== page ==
November 14, 2012
Orphaned Planet May Help Explain Planet And Star Formation
[ Watch the Video: Artists Impression of Free-Floating Planet ]
Lee Rannals for redOrbit.com - Your Universe Online
Astronomers have identified a body that is most likely a planet wandering throughout space without a parent star.
The free-floating planet candidate is the closet such object to the Solar System observed so far, lying at a distance of about 100 light-years away.
The object gives astronomers a view of the exoplanets that future instruments aim to image around stars other than the Sun.
Free-floating planets are planetary-mass objects that roam around space, without any ties to a star. Possible examples of these planetary bodies have been shown before, but without knowing their ages, it was not possible for astronomers to know whether they were really planets or brown dwarfs.
Astronomers have now found that CFBDSIR2149 seems to be part of a nearby stream of young stars known as the AB Doradus Moving Group. The team found the object in observations from CFHT and harnessed the power of the VLT to examine its properties.
The AB Doradus Moving Group is the closet group to the Solar System. Its stars drift through space together and are thought to have formed at the same time. If the object is associated with this moving group, it is possible to find out more about it, including its temperature, mass, and what its atmosphere is made of.
The link between CFBDSIR2149 and the moving group is a vital clue that allows astronomers to find the age of the newly discovered object. This is the first isolated planetary mass object ever identified in a moving group.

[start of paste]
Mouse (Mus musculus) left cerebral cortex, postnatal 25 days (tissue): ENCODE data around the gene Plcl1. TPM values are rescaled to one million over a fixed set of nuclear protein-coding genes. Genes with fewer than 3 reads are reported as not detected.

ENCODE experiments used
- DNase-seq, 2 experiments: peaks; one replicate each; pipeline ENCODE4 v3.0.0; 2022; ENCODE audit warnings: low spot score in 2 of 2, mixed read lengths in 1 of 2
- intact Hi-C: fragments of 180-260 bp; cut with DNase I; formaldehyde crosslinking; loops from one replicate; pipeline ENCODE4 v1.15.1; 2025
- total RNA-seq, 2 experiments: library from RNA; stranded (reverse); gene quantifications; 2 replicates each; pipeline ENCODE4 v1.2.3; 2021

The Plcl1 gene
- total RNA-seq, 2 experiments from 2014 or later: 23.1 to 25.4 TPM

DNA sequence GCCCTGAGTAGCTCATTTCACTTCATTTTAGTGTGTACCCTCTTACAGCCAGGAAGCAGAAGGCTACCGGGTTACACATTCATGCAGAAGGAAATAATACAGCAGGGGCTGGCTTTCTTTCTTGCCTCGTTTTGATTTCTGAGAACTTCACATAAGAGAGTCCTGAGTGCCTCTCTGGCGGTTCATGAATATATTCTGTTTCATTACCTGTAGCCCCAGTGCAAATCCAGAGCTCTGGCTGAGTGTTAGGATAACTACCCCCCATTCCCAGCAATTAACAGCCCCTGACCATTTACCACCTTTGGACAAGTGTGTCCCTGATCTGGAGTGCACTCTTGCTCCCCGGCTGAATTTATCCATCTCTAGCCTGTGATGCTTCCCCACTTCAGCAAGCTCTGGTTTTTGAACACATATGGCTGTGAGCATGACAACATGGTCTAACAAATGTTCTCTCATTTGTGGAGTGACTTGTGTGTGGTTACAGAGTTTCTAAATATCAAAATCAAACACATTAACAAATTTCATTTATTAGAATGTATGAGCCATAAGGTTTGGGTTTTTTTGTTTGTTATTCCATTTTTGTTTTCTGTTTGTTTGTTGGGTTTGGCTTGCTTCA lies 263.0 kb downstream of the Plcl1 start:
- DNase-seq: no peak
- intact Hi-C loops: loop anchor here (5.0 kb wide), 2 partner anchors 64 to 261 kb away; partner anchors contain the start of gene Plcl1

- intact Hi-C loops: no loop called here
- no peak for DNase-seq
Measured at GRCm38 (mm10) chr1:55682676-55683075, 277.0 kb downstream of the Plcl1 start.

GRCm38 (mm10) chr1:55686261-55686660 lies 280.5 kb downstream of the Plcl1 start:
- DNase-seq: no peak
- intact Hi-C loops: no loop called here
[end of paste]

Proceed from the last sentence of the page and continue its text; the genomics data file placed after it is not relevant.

"Looking for planets around their stars is akin to studying a firefly sitting one centimeter away from a distant, powerful car headlight," said Philippe Delorme, lead author of the new study. "This nearby free-floating object offered the opportunity to study the firefly in detail without the dazzling lights of the car messing everything up."
Free-floating objects like the one observed are thought to form either as normal planets that have been booted out of their home systems, or as lone objects like the smallest stars or brown dwarfs.
"These objects are important, as they can either help us understand more about how planets may be ejected from planetary systems, or how very light objects can arise from the star formation process," Delorme said. "If this little object is a planet that has been ejected from its native system, it conjures up the striking image of orphaned worlds, drifting in the emptiness of space."
If the planet is not associated with the AB Doradus Moving Group, it is trickier to be sure of its nature and properties, and may instead be characterized as a small brown dwarf. Both scenarios represent important questions about how planets and stars form and behave.
"Further work should confirm CFBDSIR2149 as a free-floating planet," Delorme concluded. "This object could be used as a benchmark for understanding the physics of any similar exoplanets that are discovered by future special high-contrast imaging systems, including the SPHERE instrument that will be installed on the VLT."
A paper about the findings was published in the Astronomy & Astrophysics journal.